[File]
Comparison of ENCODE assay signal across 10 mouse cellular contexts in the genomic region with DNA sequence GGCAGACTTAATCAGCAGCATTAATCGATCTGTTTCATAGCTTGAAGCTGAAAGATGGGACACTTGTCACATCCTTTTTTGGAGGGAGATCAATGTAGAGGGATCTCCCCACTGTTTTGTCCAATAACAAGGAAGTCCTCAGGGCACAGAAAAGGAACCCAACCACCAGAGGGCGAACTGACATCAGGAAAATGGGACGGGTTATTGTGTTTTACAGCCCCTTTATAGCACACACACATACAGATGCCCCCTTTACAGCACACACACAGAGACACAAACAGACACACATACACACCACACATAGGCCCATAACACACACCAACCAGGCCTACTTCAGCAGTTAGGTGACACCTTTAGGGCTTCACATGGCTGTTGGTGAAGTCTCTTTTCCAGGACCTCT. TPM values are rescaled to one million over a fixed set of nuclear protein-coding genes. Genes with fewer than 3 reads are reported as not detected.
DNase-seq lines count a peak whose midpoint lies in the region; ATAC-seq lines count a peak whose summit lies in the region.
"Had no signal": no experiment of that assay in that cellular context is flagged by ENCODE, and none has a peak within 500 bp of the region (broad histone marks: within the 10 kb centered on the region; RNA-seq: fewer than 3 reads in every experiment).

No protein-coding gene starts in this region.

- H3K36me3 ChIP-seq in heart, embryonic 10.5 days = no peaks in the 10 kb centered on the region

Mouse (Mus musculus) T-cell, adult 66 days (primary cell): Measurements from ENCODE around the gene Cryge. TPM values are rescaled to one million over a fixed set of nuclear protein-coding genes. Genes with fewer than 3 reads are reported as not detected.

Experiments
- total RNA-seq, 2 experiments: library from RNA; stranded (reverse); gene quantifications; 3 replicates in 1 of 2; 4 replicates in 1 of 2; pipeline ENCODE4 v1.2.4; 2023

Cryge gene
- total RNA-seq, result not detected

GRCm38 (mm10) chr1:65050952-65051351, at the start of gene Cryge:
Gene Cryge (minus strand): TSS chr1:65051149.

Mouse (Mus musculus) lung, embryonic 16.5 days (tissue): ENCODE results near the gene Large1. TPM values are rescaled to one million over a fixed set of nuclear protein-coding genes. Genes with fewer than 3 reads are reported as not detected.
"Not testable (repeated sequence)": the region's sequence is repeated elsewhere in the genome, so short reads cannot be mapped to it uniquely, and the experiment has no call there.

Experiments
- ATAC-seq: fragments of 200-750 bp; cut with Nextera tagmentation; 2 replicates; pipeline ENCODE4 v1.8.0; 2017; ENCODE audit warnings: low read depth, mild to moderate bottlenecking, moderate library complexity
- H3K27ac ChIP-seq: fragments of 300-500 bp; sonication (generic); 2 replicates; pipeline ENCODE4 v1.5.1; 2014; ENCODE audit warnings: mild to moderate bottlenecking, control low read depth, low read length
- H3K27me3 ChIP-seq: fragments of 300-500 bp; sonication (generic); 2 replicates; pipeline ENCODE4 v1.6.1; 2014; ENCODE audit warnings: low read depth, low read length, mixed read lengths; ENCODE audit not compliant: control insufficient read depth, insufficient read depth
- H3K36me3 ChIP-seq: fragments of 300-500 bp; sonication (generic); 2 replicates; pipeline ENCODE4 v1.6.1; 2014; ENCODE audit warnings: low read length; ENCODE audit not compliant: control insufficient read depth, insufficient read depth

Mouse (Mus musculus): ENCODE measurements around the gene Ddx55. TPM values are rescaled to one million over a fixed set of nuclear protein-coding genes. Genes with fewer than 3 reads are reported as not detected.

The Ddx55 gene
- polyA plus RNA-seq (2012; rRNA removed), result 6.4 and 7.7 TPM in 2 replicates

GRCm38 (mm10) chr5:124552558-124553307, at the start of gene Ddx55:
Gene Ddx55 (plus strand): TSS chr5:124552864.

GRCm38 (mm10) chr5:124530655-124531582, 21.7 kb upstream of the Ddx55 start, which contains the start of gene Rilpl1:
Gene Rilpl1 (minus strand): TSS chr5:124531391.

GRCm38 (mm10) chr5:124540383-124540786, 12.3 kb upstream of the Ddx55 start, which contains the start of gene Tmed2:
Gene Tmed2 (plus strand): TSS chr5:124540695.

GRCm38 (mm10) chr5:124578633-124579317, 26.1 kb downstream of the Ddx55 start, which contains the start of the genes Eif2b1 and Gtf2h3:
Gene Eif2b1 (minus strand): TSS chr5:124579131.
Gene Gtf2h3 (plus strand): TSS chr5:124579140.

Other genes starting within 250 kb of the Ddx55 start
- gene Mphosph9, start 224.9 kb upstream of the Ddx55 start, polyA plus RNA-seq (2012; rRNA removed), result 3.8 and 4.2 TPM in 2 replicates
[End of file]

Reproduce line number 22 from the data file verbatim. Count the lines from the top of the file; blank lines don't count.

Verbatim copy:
- polyA plus RNA-seq (2012; rRNA removed), result 6.4 and 7.7 TPM in 2 replicates